Editor's note: This updates with Mr. Crosson's clarification Friday that half of the NPS law enforcement force were from the U.S. Park Police.
A contingent of nearly two dozen National Park Service rangers and U.S. Park Police officers heading to the Standing Rock Indian Reservation in North Dakota are going at the request of the Standing Rock Sioux Tribe.
Tom Crosson, the Park Service's chief spokesman in Washington, D.C., said late Thursday that the tribe on January 30 "passed a resolution formally requesting support from Bureau of Indian Affairs law enforcement to assist with public safety and cleanup efforts on SRST land."
"In an effort to mitigate losses of critical resources on other tribal lands, Acting Secretary of the Interior Kevin Haugrud has directed the temporary deployment of personnel from across the department, including 22 National Park Service law enforcement and emergency services staff (and U.S. Park Police officers), to support the Bureau of Indian Affairs and the Standing Rock Sioux Tribal Council’s ongoing effort to maintain safety, monitor access, and support clean up and other tribal efforts on the reservation," Mr. Crosson said in a prepared statement.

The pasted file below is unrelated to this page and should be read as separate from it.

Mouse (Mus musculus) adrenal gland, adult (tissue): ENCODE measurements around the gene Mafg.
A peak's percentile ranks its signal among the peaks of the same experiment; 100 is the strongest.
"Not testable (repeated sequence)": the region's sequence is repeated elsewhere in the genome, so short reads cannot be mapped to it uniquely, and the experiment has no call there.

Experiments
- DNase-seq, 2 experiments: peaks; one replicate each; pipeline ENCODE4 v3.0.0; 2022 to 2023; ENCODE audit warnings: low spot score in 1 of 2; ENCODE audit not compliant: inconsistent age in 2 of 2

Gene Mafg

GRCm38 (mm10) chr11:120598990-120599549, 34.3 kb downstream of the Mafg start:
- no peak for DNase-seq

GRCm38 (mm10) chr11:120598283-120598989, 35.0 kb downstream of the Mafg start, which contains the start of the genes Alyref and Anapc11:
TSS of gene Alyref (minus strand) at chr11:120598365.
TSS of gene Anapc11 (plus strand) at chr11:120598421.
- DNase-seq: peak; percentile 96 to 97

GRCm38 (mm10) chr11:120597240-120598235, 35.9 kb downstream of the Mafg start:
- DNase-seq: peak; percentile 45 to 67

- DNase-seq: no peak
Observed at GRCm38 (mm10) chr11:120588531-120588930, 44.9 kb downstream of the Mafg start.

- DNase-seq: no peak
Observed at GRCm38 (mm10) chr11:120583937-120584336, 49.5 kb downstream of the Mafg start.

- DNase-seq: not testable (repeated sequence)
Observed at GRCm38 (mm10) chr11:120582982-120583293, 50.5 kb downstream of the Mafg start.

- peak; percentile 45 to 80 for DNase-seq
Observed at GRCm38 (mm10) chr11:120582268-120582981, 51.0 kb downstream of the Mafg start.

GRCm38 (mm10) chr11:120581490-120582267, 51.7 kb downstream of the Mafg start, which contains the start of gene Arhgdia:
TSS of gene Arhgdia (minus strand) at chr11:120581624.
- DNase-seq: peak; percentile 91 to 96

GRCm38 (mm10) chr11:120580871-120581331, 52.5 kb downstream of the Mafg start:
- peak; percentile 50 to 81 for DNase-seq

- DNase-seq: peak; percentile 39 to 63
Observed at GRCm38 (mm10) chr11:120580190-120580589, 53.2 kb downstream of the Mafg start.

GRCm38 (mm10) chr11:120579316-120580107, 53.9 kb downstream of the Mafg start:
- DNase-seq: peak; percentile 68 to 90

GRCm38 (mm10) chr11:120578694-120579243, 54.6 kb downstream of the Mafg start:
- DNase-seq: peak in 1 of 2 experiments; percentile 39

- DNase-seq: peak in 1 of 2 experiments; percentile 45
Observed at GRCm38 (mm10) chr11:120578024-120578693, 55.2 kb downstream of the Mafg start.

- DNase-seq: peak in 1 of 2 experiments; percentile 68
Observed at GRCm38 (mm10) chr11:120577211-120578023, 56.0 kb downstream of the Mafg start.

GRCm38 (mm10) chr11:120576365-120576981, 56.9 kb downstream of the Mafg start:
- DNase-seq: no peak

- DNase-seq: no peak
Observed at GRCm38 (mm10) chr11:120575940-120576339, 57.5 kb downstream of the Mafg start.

The Park Service operation is pulling law enforcement rangers from throughout the agency's Midwest Region. The rangers are scheduled to arrive on Sunday and remain on site until March 6, according to a deployment document obtained by the Traveler.
The rangers were requested to arrive in marked patrol vehicles, and to bring tactical gear ranging from gas masks and riot gear to rifles, protective vests, and night vision goggles.